{meet the meat} Pork Shoulder

I’m not shy about my love of meat.   Some poor misguided soul recently confused me with someone who does “Meatless Mondays” on a regular basis.

Um… no.

Don’t get me wrong.  I do enjoy a nice veggie meal once in a while (I’m looking at you, mujaddara), but more often than not, what I look forward to is enjoying a nice hunk of meat.

When I realized that I could get a box of tasty, frozen, pastured meats once a month from West Wind Acres, I jumped at the opportunity.   I could not be more thrilled with the quality of the meats from them.    Like nothing I’d ever had from the grocery store.  AH-MAH-ZING.

The best part?  I have no idea what I’m going to get each month.  One month it was bacon, a whole chicken, ground beef, some steaks and some beef shanks thrown in as an “extra”.  The next was sausage and short ribs and a picnic section of a pork shoulder.  That’s what is inspiring me to start a {meet the meat} series.  With all the different cuts I’ve had to do a lot of research on what they are, where they come from and how to cook them.
Pork shoulder picnic cut

I’m not gonna lie.  I totally squeed when I saw the pork shoulder.   It’s probably my favorite hunk of pig.   The shoulder is the front section of the hog, usually sold in two separate sections the “Boston Butt” which is the top section and the “Picnic” which is the lower section, often sold with the skin on and with the bone in.  (Caveat: sometimes it’s sold boneless, skinless and rolled just to make things confusing).

When I’m making sausage or pulled pork, my “go to” cut is the butt. It’s marbled with fat which means after roasting, it shreds beautifully and stays moist.  The fat to meat ratio  is about 70% lean to 30% fat which means that you have to add less fatback when grinding for sausage.  You should know that I am not making those numbers up. I got them from Meat:Identification, Fabrication, Utilization by Thomas Schneller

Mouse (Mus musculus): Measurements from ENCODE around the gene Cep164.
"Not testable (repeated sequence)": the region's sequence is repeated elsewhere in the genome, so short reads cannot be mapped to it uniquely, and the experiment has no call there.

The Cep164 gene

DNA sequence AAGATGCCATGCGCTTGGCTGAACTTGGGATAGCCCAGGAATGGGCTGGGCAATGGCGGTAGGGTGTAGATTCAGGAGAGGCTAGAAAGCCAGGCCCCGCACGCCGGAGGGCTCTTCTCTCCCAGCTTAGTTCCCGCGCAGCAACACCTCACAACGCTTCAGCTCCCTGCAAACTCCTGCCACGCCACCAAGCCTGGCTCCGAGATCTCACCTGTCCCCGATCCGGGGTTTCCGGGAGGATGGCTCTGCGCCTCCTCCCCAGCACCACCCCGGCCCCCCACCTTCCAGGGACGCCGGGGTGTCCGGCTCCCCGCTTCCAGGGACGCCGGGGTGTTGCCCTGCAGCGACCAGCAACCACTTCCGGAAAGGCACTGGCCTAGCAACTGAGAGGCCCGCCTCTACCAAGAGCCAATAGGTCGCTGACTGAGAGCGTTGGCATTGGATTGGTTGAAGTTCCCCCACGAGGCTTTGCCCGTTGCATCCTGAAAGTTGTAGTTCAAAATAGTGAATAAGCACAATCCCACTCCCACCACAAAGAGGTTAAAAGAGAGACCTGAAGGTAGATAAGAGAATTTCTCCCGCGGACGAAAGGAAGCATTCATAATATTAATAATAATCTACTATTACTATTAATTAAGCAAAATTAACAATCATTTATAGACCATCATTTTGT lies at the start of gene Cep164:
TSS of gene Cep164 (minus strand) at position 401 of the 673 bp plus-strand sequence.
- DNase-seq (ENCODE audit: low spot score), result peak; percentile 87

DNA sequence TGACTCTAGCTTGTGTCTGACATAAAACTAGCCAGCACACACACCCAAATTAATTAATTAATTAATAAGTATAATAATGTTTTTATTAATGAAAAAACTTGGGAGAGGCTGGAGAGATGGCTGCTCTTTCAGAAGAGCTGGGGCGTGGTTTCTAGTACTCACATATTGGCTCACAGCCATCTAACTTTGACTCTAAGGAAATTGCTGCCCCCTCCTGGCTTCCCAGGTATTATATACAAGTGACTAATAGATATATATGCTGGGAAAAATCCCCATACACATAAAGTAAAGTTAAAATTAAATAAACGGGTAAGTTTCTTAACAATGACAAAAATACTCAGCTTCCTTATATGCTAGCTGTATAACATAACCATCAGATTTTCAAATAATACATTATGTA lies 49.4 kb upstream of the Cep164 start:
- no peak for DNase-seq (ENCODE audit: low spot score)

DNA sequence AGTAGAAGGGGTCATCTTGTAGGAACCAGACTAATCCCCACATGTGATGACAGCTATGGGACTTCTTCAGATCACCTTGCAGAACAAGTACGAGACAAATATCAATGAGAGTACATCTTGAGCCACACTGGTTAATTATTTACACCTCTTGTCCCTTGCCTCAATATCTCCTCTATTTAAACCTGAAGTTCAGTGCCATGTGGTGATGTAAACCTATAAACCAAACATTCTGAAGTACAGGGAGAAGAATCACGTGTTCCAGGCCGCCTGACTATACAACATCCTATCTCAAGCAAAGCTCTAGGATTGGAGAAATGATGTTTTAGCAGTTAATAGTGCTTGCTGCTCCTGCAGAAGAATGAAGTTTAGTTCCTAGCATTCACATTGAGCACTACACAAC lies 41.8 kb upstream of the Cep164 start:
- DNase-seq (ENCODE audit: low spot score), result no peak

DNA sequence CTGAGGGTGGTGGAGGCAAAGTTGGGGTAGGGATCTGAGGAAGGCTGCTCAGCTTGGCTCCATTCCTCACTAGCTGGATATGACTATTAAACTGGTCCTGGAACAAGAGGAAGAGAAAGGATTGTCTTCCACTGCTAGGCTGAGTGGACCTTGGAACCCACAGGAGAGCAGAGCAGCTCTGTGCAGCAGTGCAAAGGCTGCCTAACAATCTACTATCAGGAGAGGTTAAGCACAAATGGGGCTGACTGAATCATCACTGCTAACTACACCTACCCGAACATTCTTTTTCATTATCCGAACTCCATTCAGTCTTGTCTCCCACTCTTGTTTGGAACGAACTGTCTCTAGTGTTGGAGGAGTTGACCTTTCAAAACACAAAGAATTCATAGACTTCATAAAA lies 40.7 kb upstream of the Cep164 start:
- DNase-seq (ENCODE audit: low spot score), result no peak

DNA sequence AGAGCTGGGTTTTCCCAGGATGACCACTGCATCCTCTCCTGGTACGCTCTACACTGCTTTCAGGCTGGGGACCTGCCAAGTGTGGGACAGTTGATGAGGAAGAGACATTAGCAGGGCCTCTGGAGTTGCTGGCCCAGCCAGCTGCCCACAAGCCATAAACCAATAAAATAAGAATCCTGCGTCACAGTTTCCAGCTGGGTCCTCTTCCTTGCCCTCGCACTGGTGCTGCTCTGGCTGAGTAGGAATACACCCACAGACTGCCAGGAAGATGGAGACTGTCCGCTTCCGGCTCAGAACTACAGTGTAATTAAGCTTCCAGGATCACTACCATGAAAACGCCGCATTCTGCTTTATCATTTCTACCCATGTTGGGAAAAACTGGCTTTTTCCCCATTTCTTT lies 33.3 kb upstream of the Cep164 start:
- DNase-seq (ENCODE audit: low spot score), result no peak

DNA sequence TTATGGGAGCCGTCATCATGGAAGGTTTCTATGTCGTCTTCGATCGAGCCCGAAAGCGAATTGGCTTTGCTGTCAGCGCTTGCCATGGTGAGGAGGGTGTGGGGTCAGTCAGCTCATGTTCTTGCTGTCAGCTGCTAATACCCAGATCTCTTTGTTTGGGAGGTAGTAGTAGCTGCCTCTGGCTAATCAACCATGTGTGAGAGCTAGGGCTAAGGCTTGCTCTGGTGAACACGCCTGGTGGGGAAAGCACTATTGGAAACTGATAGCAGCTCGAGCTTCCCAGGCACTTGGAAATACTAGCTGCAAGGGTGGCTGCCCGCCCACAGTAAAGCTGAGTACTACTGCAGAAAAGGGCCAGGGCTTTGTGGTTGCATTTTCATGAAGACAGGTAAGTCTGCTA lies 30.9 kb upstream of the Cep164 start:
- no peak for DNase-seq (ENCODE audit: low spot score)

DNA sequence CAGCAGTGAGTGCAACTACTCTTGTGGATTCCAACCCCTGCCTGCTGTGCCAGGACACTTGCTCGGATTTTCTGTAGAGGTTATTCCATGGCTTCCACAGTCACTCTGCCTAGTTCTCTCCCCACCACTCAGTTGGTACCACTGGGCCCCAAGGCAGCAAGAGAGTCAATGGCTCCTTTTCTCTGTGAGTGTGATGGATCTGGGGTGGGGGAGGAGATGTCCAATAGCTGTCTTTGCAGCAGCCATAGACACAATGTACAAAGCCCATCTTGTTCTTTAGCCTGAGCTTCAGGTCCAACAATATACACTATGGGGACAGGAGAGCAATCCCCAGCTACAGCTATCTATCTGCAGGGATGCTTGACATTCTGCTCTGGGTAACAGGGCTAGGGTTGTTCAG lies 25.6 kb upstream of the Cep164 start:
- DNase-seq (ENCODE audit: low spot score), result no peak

(Side note: Chef Schneller is an amazing butcher and a wonderful teacher. If you ever get a change to take his Enthusiast classes as the CIA, I highly recommend you go)

But when I want carnitas or pernil, I go for the bone in picnic cut.  It’s a tough muscle that requires long roast, but it holds together more than the butt because it’s leaner.  By leaving the skin on with a nice layer of fat means that it stays moist without having to add any liquid.  I never cut the bone out because I think that roasting with the bone adds flavor, just as if you were making stock.

I was first introduced to pernil while working in an office with several Puerto Rican ladies.  We had a potluck and Miriam brought in a fantastic pork dish that was garlicky and savory and melt in your mouth delicious.   At the time, I was not really interested in cooking much of anything that didn’t come from a box so I enjoyed it, thanked her for a fantastic dish, and tucked that memory in the back of my head. The 40 year old me looks back at that 20 year old me and curses myself for not asking, no.. begging for her to share how she made it.

Thank goodness for the internets.

A few years ago, someone I follow on Twitter mentioned she was having pernil for dinner and I picked her brain about it.  As soon as she started describing it, the memory of Miriam’s dish came flooding back.  I needed to make this.

After a bucket of internet research, I realized that pernil is kind of like “Yankee Pot Roast”.  Everyone has a recipe.  They are all essentially the same.

You take your hunk of meat and stab it full of holes.
Jammed-full-of-holes

Then you make a paste of garlic, oregano, black pepper, salt and oil and shove it in those holes.
Shove-the-paste-in-there Basically you make a big mess which is always a fun time. gonna-get-messy